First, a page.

I finally get to write about my first fish observation.
I have a small community tank that by book standards is overcrowded but I haven't had any problems with it. A few months ago one of my Red Velvet Swords gave birth to about 75 young and before long they had to be moved to another tank so l set up a 29 gallon tank that l kept the water level at three quarters full. The reason for this is I've had too many Swordtails jump out of a tank in the middle of the night.
I read in an article of Freshwater and Marine Aquarium magazine about using beef heart as a fish food and reading how easy it was to make I decided to try it. At first I planned to feed this new food only to my larger Oscars but I put a small piece into my baby sword tank and they devoured it. By mixing this food with brine shrimp and flake food, I noticed an increase of size in these small fishes. Oh-oh, I'm getting off track of the fish story.
I lost nearly 55 of my starting 75 Swords to a disease I still can't figure out.
Being the beginner that I am, I didn't record the date of the little ones' birth but after 2-3 months changes began to happen in the tank. Swordtails, when growing up, look as though they are all going to be females. I noticed that one day after a feeding of brine shrimp one of the baby Swords may have been coming down with some sort of disease. It's body was contorted and his eyes were bugging out similar to a celestial goldfish. I decided not to treat the tank.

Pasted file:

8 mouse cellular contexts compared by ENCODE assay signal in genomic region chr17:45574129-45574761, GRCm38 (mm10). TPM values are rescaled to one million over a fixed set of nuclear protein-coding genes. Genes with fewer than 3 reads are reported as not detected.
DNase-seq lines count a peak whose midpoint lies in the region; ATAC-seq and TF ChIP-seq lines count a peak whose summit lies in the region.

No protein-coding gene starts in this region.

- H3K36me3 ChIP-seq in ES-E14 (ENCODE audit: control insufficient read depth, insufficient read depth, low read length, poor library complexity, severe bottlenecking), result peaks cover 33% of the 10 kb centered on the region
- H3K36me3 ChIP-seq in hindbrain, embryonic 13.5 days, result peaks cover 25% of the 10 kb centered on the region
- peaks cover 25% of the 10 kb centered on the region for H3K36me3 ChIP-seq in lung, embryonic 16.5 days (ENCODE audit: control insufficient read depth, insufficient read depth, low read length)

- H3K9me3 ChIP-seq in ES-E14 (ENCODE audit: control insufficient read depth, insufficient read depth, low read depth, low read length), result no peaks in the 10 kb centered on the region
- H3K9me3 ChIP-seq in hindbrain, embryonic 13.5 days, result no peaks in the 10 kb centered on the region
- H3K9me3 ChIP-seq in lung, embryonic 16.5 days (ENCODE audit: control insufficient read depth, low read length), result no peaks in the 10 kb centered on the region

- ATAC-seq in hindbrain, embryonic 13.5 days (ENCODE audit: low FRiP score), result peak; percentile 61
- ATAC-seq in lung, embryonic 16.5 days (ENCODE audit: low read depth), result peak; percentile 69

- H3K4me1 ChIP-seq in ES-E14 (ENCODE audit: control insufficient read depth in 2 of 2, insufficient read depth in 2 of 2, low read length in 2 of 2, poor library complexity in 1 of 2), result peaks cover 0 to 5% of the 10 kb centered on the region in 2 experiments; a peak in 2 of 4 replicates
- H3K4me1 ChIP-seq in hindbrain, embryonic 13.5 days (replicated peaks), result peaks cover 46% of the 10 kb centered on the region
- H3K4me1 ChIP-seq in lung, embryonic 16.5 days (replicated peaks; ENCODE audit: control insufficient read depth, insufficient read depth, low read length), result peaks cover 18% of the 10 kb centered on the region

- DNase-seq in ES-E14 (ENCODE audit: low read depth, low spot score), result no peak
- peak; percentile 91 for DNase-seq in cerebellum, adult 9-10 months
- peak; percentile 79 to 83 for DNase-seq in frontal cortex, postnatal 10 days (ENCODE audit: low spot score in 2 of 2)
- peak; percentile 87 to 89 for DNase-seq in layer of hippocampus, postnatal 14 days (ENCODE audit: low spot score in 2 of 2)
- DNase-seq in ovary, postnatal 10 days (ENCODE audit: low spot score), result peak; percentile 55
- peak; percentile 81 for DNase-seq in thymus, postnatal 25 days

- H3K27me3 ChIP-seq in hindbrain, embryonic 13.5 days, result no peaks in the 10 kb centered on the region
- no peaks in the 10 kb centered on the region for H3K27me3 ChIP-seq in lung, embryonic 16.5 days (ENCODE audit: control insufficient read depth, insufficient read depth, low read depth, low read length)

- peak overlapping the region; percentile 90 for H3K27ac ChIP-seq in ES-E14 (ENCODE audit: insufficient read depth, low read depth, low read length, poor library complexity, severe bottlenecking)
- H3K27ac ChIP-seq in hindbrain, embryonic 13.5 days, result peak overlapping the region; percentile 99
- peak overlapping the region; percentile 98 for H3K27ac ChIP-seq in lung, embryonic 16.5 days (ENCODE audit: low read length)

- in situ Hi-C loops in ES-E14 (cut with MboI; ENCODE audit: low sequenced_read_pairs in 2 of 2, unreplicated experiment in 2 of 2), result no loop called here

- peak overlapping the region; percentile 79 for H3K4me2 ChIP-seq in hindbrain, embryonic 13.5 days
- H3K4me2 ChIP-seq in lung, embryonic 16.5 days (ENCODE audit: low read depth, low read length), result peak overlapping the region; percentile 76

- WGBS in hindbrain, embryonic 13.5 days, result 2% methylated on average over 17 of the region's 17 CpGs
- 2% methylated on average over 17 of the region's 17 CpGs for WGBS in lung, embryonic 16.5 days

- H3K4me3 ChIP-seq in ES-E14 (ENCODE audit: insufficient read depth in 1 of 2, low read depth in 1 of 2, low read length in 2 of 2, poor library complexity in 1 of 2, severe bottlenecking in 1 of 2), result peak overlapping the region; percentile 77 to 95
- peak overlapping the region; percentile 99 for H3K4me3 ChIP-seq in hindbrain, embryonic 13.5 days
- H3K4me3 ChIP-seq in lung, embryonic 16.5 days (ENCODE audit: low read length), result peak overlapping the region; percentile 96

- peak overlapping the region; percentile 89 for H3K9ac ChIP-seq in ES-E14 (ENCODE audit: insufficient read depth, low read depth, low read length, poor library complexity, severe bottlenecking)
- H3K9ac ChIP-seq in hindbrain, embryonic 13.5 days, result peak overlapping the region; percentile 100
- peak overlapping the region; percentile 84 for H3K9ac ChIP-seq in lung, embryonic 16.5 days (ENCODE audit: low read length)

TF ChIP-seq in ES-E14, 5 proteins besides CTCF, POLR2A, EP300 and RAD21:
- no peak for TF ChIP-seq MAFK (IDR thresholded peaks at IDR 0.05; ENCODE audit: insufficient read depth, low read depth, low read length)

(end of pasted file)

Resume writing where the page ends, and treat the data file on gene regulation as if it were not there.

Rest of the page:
When I checked on the tank the next day, to my surprise all the fish looked normal and none were dead. Two days following this episode I noticed that one of the swords was growing a tail. I have a son. I remembered back to the fish that was suffering and determined that this new male fish was actually the half dead fish I was going to feed to my other fish.
You may be wondering how I came to that conclusion. Out of the remaining 20 babies that I had, 10 were pure orange/red, 5 were half orange/red and half white, and 5 were pure white (they are not albinos because the eyes are not red). The fish that I saw suffering was one of the larger pure white fish. I have since watched the tank every day to see if I could spot any new developments. I have watched two more of the Swords go through the puberty stage. First comes the appearance of the male's gonopodium. Next, the body begins to lengthen in the tail area, then the actual tail begins to grow into a Swordtail. The other two swords who are going through this phase also showed a small amount of contortion of the body and a slight bulging of their eyes, but not to the extent the first one I viewed went through. It may be interesting to watch over the next week or more how many of the supposed females turn into males.